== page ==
Tuesday, September 20, 2011

Peach Ambassador

As you might have guessed, I love peaches! I’m not talking about those supermarket wannabes that are hard as a rock and have little to no taste or smell. I’m talking about those precious jewels you can only find at farmer’s markets, or if you’re lucky, off your own tree. Not to sound corny, but when I bite into a perfectly ripe peach, it’s like biting into a little piece of sunshine. Their season is short (July through mid-September) but it’s that peak of season flavor I look forward to all year long. 

When I first moved to New York, I was pleasantly surprised the east coast had peaches as good as the ones I’d grown up with off my grandparent’s tree in California. However, my co-worker and friend, Maria, told me she had never really cared for peaches and couldn’t understand why I was making such a fuss over them. I was astonished at her indifference! In an effort to prove her wrong, I stopped by my local farmer’s market one August afternoon and bought her a couple of perfectly ripe peaches. After sending her off with them on her lunch break, I was more than pleased when she returned overjoyed with her peachy experience. She couldn’t believe how juicy and flavorful they were. The next day, she asked me to buy an enormous bag that she could share with her entire family. I felt as though I had done my peaches proud, and in a way, became their honorary ambassador! 

Last summer, I canned several jars of peaches with the hopes of enjoying that burst of peachy goodness mid-winter. Though they were delicious, the canning process (cooking them in a light syrup and boiling them for 20 minutes in a water-bath canner) robs them of their fresh flavor. And while I love cooked peaches, they taste completely different when fresh. This year I’ve decided to freeze a few bags instead of canning them. The most they’ll cook for is the 45 seconds they’re in boiling water to remove their skins. I like to freeze them in zip-top bags because they’re they make the perfect serving size. On a dreary winter’s day, I can’t wait to defrost a bag of fresh peaches and sneak in a little sunshine!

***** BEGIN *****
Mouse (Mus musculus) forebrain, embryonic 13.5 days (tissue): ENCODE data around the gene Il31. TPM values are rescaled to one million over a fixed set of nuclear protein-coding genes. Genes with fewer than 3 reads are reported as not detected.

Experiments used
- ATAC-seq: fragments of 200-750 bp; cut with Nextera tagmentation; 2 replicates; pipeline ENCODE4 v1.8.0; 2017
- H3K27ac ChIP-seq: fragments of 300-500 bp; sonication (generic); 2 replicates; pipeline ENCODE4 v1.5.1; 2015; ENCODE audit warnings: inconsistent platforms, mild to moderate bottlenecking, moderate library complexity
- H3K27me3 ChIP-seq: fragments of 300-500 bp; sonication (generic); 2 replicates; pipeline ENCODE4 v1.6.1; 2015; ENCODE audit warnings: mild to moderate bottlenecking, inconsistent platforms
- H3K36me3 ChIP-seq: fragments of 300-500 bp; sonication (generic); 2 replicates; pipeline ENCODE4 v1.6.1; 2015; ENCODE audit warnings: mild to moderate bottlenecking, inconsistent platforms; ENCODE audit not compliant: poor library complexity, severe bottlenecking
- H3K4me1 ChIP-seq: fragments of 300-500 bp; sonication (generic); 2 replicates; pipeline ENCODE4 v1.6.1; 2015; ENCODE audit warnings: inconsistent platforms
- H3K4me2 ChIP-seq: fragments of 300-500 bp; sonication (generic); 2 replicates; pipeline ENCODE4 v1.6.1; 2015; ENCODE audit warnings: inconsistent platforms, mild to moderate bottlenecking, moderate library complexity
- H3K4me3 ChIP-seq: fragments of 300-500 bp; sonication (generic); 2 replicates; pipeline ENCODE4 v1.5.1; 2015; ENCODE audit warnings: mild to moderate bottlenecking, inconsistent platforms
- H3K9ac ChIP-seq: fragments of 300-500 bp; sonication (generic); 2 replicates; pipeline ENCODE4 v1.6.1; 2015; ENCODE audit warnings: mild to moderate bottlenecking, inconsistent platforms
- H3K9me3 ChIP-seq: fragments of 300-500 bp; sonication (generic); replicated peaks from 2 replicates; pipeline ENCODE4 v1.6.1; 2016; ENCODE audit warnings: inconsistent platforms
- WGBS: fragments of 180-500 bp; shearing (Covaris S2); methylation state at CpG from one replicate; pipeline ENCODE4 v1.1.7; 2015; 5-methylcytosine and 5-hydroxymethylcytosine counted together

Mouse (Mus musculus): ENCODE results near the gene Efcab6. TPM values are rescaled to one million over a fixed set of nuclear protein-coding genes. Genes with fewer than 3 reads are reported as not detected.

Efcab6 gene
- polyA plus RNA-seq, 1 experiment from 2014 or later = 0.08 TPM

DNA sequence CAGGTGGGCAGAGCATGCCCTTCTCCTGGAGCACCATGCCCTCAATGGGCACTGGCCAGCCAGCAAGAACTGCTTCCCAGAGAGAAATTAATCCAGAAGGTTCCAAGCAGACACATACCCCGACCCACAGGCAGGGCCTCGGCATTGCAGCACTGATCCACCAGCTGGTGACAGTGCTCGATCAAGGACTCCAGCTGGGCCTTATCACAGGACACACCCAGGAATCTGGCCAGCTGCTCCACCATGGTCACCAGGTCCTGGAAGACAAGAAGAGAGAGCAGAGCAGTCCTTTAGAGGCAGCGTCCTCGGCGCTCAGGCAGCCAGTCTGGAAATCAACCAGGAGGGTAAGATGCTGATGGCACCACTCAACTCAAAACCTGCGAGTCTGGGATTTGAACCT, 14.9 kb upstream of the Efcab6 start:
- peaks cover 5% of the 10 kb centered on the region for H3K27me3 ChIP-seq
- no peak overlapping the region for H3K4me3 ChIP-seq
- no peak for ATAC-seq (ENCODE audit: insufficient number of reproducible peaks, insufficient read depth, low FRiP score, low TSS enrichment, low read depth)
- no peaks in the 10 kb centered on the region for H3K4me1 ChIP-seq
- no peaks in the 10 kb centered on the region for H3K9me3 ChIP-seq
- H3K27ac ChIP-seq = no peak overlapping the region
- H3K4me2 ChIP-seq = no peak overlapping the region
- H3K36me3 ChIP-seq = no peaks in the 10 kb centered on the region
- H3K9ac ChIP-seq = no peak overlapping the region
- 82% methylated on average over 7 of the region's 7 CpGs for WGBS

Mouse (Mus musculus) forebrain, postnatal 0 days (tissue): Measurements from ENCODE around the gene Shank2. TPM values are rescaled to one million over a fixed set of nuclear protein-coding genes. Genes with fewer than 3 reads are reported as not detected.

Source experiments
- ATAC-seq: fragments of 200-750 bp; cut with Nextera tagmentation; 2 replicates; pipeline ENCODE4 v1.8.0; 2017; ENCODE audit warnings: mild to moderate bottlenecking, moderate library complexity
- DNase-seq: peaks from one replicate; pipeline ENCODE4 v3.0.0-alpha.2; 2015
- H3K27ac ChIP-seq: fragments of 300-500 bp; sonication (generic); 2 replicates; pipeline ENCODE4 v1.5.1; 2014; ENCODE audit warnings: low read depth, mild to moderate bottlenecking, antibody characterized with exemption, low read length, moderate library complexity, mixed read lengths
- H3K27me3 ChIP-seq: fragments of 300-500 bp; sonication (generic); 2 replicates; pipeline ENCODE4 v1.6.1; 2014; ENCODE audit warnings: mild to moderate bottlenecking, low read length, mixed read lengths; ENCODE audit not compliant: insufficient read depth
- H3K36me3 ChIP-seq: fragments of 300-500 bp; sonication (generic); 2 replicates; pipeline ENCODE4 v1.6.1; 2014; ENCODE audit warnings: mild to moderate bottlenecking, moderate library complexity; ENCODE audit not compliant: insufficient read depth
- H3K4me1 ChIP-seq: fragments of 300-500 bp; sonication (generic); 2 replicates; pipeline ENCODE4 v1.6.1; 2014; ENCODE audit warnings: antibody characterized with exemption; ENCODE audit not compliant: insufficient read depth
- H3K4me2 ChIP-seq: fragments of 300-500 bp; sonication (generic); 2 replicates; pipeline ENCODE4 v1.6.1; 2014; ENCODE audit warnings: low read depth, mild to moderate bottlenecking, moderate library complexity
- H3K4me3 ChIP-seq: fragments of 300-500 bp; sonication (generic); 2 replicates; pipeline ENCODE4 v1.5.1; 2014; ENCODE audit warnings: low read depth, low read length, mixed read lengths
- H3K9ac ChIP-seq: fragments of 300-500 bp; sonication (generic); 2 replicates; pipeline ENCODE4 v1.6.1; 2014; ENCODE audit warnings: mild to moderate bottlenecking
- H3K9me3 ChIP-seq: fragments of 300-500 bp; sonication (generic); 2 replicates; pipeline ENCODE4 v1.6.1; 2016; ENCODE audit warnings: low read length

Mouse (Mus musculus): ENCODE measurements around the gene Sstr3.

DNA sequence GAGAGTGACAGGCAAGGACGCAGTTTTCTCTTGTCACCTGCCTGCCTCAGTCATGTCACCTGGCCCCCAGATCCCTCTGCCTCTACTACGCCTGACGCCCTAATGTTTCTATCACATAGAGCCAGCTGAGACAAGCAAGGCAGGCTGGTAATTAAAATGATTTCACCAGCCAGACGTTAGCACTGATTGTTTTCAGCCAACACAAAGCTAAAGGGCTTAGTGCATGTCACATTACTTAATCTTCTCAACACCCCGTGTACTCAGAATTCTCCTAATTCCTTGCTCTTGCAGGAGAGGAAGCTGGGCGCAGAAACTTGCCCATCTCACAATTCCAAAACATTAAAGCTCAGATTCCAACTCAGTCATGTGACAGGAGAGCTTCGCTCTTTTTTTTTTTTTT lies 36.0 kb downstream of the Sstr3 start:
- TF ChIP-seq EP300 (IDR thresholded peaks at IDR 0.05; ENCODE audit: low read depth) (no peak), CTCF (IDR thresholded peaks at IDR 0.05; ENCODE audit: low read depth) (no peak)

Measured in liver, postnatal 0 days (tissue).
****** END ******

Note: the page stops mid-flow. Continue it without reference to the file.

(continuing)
Tips on buying and storing peaches:

  • There should be no green
  • They should be firm with a little give (not rock hard, but not mushy)
  • Peaches should smell like they taste: sweet!
  • Place in a paper bag if not fully ripened
  • Store in the refrigerator if too ripe to slow down deterioration

Adapted from Alton Brown, foodnetwork.com

1 teaspoon adult flavorless chewable vitamin C, powdered 
1/4 cup sugar 
1 pound ripe peaches (about 3 to 4 peaches)

Label and date two sandwich-size zip-top bags. Crush the vitamin C tablets in a mortar and pestle to create a powder (if you don’t have a mortar and pestle, place the vitamin C tablets in a zip-top bag, wrap the bag in a kitchen towel, and hit it a few times with a kitchen mallet or hammer). Place ½ teaspoon of vitamin C in each of the bags along with 2 tablespoons of sugar.

Next, slice a large “x” on the bottom of each of your peaches (opposite stem-side) and drop them into a large pot of boiling water for 45 seconds. Remove using a slotted spoon or spider and place them in an ice bath. Once they are cool enough to handle, remove the skins, slice peaches in half, and remove the pits. Cut the peaches into ½-inch thick slices and divide evenly between the two bags. Move the peaches around the bag to thoroughly coat with the sugar and vitamin C mixture.  Let sit for 15 minutes to allow the sugar to dissolve and form a “syrup.” Lay the bags flat and using a straw, suck out any remaining air in the bags. Seal tightly and freeze flat for easy storing. Use within 1 year. 

Serves 2


  • If you prefer a sweeter “syrup,” increase the sugar to 4 tablespoons per bag. Feel free to double or triple this recipe to suit your needs. 

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